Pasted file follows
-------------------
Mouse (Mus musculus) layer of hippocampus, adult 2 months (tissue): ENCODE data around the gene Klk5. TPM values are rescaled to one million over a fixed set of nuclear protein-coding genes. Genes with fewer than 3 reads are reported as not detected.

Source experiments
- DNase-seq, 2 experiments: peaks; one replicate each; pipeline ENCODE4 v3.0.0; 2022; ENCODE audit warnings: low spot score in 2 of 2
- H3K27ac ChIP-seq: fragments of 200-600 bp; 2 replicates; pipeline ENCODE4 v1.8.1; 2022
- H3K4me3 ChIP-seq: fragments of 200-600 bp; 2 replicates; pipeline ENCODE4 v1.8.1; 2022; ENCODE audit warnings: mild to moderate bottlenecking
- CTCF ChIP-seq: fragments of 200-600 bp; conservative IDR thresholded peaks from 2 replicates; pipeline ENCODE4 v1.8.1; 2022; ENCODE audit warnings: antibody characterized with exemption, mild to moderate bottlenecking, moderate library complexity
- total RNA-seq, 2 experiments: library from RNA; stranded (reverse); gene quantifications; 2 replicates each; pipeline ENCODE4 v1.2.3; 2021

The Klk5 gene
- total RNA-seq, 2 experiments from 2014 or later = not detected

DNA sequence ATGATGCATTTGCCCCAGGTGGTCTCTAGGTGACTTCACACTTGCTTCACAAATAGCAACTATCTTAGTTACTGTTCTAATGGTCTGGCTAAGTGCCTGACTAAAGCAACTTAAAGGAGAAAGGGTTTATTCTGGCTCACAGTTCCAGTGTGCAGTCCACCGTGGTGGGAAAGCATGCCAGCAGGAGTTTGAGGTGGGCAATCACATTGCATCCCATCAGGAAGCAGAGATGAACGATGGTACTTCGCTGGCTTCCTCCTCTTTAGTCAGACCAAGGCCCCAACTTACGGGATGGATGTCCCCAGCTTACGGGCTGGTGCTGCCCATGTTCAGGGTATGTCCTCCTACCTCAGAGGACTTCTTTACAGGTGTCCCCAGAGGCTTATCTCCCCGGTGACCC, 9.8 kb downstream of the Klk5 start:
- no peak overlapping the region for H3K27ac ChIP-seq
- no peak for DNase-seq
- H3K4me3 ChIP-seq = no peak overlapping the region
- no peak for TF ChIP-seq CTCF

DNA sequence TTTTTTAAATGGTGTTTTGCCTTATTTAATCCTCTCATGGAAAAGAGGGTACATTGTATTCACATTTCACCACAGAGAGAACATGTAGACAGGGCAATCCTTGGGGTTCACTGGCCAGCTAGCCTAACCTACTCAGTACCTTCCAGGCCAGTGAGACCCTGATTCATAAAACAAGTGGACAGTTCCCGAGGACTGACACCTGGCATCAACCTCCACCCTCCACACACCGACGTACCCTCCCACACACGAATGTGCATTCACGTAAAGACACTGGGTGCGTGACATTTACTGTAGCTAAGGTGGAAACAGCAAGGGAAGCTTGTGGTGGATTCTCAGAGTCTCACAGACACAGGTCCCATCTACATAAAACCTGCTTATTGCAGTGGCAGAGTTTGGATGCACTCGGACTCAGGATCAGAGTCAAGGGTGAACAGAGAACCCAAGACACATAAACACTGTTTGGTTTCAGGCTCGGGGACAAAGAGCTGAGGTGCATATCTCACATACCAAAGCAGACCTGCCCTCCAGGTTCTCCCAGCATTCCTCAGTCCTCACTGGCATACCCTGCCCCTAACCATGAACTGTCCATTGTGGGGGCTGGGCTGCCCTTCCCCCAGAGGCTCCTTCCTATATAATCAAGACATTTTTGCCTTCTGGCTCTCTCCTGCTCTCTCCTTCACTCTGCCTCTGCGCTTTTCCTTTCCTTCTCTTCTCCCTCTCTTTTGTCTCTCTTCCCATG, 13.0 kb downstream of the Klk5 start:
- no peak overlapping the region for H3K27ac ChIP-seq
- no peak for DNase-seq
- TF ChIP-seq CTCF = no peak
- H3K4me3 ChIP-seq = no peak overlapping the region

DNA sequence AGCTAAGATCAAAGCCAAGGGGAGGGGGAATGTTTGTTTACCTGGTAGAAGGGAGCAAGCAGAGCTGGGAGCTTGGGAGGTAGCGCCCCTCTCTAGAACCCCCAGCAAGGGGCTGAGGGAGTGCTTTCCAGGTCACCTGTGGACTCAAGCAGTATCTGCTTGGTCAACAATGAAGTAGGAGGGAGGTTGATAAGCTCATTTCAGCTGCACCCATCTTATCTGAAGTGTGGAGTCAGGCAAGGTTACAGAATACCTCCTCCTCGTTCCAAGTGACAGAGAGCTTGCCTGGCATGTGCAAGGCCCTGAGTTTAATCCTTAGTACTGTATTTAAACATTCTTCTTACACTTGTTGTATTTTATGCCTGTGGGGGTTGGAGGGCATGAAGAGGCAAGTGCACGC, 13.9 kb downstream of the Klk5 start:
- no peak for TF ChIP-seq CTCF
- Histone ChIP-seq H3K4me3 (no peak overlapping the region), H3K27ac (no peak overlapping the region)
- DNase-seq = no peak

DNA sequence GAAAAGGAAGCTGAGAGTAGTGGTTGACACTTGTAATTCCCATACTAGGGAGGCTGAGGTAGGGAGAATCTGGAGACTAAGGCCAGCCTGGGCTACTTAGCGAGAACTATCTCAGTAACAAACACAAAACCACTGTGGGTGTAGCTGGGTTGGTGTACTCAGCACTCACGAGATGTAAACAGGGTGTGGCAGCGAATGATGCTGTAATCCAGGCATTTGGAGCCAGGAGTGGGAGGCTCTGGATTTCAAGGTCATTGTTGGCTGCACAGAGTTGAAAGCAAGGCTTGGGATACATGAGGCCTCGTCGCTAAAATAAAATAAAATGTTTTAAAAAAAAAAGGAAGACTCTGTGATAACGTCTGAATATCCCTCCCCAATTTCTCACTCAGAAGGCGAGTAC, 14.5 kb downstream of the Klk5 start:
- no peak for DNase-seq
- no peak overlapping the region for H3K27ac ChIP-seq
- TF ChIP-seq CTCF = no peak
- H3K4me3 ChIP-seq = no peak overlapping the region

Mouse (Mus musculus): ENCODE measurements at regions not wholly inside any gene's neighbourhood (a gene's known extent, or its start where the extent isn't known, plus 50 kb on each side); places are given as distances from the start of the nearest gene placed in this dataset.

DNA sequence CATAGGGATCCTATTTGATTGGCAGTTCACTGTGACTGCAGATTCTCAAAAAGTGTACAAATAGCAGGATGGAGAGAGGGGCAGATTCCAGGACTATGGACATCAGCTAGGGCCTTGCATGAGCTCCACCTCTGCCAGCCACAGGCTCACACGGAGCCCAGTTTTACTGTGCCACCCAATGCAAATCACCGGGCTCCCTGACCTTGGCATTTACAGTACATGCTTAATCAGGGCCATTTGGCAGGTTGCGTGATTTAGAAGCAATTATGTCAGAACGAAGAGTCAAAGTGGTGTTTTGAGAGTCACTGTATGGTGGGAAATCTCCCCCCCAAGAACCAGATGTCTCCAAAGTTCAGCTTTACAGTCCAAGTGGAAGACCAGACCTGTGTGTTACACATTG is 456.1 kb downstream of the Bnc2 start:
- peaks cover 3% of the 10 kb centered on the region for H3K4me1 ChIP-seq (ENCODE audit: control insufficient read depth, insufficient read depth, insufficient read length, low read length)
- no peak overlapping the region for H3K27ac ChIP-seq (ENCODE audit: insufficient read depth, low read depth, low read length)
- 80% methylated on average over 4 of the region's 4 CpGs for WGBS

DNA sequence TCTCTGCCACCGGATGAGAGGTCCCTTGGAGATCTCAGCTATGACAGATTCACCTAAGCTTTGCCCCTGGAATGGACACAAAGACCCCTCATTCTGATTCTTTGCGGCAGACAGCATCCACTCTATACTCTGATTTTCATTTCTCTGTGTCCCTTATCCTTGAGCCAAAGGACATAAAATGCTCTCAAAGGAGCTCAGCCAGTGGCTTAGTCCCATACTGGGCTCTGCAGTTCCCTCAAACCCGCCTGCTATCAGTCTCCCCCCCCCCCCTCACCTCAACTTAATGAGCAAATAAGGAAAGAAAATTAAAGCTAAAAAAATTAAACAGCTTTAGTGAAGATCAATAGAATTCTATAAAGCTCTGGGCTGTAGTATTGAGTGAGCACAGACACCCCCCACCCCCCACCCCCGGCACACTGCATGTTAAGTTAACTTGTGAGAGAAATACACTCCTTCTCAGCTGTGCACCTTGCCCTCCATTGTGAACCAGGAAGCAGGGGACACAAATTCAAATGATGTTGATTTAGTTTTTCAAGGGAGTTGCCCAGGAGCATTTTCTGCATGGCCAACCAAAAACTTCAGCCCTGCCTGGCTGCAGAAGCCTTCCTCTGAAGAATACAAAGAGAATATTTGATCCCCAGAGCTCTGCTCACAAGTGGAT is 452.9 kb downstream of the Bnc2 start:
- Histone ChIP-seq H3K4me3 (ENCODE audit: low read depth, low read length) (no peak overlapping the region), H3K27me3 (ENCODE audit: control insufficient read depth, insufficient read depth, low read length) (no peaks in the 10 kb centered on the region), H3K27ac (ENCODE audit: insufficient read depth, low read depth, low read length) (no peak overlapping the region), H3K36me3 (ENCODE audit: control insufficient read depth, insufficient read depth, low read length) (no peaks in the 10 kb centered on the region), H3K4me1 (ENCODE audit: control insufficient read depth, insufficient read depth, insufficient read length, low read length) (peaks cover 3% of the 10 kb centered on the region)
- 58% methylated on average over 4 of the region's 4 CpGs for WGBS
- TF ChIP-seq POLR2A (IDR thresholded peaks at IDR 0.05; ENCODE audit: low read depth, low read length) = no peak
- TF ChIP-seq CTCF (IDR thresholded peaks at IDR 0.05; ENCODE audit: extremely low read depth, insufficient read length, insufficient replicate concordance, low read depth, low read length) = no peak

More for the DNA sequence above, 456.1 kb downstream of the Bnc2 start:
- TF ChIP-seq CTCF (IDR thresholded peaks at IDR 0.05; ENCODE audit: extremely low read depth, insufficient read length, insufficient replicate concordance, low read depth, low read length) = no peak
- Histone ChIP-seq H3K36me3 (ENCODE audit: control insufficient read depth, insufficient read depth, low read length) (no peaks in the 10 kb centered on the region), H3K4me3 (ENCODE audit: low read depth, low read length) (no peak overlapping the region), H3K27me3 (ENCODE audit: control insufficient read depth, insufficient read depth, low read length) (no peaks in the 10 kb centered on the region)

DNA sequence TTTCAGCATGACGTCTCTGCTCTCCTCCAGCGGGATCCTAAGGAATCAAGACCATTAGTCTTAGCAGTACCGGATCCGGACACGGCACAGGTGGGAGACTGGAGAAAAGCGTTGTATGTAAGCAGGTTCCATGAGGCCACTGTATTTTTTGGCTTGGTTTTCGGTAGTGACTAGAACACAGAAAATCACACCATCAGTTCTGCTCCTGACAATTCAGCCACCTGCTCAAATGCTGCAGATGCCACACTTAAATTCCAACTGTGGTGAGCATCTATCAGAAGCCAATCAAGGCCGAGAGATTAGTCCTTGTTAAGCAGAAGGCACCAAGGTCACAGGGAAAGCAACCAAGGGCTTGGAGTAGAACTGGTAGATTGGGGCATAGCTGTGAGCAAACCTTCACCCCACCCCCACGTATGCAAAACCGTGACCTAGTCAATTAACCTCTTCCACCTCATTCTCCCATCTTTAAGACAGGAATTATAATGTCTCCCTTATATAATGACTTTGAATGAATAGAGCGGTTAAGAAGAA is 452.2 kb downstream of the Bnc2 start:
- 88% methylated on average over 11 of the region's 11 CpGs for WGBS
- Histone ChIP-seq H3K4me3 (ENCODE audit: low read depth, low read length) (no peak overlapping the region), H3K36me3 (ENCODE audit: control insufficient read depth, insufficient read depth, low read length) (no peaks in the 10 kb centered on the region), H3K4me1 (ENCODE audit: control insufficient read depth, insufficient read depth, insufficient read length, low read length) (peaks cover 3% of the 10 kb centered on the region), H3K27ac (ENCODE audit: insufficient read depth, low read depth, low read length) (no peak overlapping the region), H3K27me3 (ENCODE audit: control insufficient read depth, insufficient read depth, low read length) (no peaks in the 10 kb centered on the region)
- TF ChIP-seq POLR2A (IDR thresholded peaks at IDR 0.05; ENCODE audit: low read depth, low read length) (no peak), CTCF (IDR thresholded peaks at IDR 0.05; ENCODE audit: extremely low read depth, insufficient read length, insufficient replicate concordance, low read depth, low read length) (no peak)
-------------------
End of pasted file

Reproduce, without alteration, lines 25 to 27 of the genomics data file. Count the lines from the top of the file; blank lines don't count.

- no peak for DNase-seq
- no peak overlapping the region for H3K27ac ChIP-seq
- TF ChIP-seq CTCF = no peak